By Phyllis Strupp, Contributor
Across the world, the COVID-19 pandemic has turned daily life upside down. As we face increasing uncertainty about what the future holds, we have a choice. We can run strong or run scared. If we choose to tap our inner strength, we will find a silver lining in this pandemic’s dark clouds. We will thrive amidst the chaos.
The older we are, the more wisdom we have to bring to this sudden societal change. For example, the current restrictions and shortages may remind someone over 80 of the bread lines of the Great Depression and World War II rations. Those born after 1945 have never seen such tough times.
So let’s review some basics about how to roll with the punches, and even throw a few of our own.
Your brain is your most valuable asset, especially now. If you lose money, you can always get more. Your brain assets are irreplaceable.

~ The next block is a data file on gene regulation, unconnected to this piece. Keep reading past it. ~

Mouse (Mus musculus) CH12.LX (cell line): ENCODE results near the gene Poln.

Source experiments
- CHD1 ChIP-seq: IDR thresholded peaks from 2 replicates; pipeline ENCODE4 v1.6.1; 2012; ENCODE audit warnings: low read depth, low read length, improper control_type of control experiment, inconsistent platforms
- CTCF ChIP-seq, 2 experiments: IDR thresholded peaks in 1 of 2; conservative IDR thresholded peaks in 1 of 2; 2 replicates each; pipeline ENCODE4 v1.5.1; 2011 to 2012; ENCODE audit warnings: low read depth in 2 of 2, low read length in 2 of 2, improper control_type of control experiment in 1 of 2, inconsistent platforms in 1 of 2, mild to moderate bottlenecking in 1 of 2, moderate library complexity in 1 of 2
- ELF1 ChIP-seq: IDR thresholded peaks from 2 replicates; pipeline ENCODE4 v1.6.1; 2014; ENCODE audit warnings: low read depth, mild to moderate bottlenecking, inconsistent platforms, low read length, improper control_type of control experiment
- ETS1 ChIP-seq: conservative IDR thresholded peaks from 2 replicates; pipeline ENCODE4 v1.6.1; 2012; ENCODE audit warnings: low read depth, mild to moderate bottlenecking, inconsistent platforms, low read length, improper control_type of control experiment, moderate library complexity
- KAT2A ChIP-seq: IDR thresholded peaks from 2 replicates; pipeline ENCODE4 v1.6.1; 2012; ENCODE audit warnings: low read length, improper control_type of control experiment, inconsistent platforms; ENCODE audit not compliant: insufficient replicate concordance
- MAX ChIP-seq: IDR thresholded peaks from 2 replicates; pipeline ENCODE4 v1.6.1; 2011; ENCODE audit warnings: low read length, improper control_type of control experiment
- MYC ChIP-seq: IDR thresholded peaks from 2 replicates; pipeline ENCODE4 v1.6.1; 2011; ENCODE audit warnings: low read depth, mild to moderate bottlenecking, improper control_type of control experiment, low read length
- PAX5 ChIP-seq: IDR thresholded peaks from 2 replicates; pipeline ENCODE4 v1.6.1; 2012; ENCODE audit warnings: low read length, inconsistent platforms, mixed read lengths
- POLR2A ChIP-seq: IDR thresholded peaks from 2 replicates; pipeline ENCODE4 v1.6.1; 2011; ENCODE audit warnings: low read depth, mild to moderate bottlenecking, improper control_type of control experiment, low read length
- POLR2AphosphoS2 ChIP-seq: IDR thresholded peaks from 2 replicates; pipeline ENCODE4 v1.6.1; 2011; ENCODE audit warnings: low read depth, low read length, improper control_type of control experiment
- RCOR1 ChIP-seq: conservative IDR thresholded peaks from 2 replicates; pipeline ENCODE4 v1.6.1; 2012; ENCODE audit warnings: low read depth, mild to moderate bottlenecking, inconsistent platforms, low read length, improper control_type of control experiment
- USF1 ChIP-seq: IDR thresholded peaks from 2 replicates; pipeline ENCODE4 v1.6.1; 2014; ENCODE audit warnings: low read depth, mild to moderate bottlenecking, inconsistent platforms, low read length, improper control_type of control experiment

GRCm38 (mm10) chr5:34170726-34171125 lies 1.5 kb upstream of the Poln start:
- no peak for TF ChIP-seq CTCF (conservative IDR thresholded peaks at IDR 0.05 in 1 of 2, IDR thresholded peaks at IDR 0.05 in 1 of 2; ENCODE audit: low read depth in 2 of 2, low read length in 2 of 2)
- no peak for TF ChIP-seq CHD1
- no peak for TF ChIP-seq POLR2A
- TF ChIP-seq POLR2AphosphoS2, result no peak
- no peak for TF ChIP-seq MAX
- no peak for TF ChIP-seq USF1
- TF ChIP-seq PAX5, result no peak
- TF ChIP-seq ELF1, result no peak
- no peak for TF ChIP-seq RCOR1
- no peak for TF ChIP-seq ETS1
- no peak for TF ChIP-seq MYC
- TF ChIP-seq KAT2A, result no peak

You need a high-performing brain to thrive during the challenges and opportunities we face in the months ahead. Make wise decisions about your next move, in terms of what to do and to whom to listen.
The key to optimal performance is to make sure the brain’s activity is balanced. You know the saying, “don’t put all your eggs in one basket.” Don’t keep all the brain activity in one area. This exhausts the brain and darkens the mind. So, let’s go through our four brain assets (based on each lobe, pictured above), and we’ll discover how we can easily work each one while at home.
YELLOW: Parietal Lobe
The first brain asset is the yellow area, called the parietal lobe, located at the top and back of the head. This brain asset is physical, and gives us these sensory perceptions: Taste, touch, and proprioception, or balance. The parietal lobe is fearless and likes adventures. It hates to sit still. It is self-reliant, so it is a perfect brain asset to work while social distancing.